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R v Hillingdon L B C ex parte Puhlhofer

[1986] 1 AC 484 (HL)

Case summary last updated at 07/01/2020 18:55 by the Oxbridge Notes in-house law team.

Judgement for the case R v Hillingdon L B C ex parte Puhlhofer

Ps claimed to be “homeless” under the Housing Act which would entitle them to be given LA “accommodation”, and therefore requested to be given accommodation by the LA, who refused. They sought judicial review. HL found for the LA. It held that “homelessness” was a question of fact that could encompass a broad range of situations and that it was for the DM, not the court, to decide if it existed, unless DM made an obviously perverse decision.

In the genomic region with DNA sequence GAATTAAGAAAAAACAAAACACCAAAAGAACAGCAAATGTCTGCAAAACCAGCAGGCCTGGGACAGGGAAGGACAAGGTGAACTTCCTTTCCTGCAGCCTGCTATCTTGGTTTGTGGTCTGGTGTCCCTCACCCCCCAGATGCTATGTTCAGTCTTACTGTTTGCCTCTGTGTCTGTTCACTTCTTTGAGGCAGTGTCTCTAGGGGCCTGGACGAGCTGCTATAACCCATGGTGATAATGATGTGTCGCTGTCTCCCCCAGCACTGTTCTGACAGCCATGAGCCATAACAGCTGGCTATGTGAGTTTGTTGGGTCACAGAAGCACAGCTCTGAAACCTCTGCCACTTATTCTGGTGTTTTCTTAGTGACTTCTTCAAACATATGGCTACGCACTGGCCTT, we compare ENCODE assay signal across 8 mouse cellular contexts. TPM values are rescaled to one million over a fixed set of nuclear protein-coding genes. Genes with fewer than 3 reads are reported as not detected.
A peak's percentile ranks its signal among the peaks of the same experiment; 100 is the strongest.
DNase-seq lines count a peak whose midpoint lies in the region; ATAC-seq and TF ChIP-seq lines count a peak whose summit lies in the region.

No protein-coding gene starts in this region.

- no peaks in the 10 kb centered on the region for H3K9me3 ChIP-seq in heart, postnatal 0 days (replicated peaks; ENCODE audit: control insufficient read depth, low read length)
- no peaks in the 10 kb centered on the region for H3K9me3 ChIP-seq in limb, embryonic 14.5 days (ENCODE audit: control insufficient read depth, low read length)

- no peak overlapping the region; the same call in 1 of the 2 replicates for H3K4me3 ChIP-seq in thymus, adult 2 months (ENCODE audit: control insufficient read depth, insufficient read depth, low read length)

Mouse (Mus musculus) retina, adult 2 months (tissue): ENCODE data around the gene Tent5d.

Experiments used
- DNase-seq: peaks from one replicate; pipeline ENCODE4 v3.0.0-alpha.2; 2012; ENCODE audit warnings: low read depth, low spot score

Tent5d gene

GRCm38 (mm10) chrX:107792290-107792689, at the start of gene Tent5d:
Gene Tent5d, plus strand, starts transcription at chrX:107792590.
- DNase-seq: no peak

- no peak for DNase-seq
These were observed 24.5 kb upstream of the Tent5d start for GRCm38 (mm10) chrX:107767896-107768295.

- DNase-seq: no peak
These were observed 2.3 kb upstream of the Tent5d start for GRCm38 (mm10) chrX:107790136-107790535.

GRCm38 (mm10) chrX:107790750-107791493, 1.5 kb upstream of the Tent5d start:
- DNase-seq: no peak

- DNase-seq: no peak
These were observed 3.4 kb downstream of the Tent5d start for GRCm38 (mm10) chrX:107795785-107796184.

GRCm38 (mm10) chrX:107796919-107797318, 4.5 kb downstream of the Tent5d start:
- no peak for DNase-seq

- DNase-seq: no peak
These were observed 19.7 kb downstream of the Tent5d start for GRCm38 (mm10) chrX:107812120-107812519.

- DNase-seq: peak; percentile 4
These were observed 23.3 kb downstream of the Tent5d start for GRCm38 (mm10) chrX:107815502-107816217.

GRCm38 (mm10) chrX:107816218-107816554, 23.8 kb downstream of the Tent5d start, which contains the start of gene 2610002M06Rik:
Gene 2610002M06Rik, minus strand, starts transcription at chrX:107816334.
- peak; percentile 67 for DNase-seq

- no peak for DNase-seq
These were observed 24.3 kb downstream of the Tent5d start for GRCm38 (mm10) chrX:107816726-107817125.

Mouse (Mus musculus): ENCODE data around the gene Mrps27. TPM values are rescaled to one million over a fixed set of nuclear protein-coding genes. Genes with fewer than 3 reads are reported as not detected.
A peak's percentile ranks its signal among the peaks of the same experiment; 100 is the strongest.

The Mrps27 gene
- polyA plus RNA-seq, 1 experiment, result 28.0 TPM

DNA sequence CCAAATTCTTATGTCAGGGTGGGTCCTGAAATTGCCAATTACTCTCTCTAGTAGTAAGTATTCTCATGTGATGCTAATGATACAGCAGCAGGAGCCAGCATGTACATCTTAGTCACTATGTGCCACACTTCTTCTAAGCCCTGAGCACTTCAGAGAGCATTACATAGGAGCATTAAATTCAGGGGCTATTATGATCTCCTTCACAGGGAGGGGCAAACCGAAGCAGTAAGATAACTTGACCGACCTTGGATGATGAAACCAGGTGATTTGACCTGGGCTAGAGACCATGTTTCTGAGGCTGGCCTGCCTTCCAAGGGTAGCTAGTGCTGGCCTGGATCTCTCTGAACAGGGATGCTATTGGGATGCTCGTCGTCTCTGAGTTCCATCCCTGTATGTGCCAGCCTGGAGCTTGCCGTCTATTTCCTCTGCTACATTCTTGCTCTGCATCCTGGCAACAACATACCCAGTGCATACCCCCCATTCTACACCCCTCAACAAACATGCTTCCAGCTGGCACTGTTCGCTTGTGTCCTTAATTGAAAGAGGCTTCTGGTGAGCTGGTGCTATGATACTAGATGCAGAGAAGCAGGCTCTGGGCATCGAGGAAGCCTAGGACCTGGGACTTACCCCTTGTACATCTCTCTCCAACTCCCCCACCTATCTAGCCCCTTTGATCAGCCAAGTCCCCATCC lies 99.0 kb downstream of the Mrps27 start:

Lord Brightman: “Where the existence or non-existence of a fact is left to the judgment and discretion of a public body and that fact involves a broad spectrum ranging from the obvious to the debatable to the just conceivable, it is the duty of the court to leave the decision of that fact to the public body to whom Parliament has entrusted the decision-making power save in a case where it is obvious that the public body, consciously or unconsciously, are acting perversely”. Similar idea of deference as was deployed in South Yorkshire Transport except that there they said the question was one of jurisdiction, but broad leeway would be given, whereas in Puhlhofer the HL held that it was not a precondition of exercising power (i.e. jurisdictional) unless the DM did something obviously wrong. 

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